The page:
Harmful Nursing Homes Largely Escape Penalties, Report Finds


Nursing homes with a long history of harming patients are not being held accountable for the poor care they provide, according to a new report from the Government Accountability Office (GAO).

"Some of these homes repeatedly harmed residents over a six-year period and yet remain in the Medicare and Medicaid programs," said the report.

Despite a law passed in 1987 establishing stringent federal standards for nursing homes, investigators found that Bush administration officials rarely use their authority to deny Medicare or Medicaid payments to facilities that provide poor-quality care and typically impose fines far less than the maximum of $10,000 a day.

Instead, the Bush administration has been allowing homes a grace period to improve conditions, which allows them to cycle in and out of compliance with federal standards for years.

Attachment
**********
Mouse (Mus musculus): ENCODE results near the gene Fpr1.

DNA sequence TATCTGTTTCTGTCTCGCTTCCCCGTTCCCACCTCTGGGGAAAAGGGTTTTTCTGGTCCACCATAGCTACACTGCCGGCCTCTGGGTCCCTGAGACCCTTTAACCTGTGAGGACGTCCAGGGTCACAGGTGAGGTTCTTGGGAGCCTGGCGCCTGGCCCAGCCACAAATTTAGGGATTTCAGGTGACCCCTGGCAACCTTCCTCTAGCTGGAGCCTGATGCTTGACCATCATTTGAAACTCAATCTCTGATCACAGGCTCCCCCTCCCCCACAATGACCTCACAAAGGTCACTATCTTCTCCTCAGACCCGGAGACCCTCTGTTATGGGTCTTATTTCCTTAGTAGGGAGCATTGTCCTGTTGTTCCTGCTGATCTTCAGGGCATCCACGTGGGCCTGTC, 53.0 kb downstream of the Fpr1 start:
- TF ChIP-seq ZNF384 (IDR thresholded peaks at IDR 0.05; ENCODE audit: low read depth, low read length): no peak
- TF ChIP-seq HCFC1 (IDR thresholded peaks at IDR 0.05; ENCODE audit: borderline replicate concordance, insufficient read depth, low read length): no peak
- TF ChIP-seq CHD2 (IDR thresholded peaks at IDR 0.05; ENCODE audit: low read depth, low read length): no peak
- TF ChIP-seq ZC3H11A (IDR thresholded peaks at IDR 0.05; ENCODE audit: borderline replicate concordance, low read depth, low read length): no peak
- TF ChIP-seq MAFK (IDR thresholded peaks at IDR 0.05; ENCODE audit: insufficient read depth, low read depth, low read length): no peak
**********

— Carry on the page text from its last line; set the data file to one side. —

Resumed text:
Sen. Charles E. Grassley (R-IA) called the study’s conclusions "very discouraging."

Administration officials said they feared that patients could lose access to care if they abruptly withdrew federal support, although they did promise to post information on the Web showing which nursing homes had been punished for providing substandard care.

Give Us A Call



Recent Articles

Limited Power of Attorney in Estate Planning

A power of attorney (POA) is a document that authorizes one or more parties (known as the “agent” or “attorney-in-fact”) to act on behalf of a person (referred to as the “principal”). Most powers of attorney documents are guided by

Read More >

Get The Answers You Need.

Free Situation Intake

Note: This is not the MassHealth website. We are a private law firm.

Tell Us Your Story

Note: This is not the MassHealth website. We are a private law firm.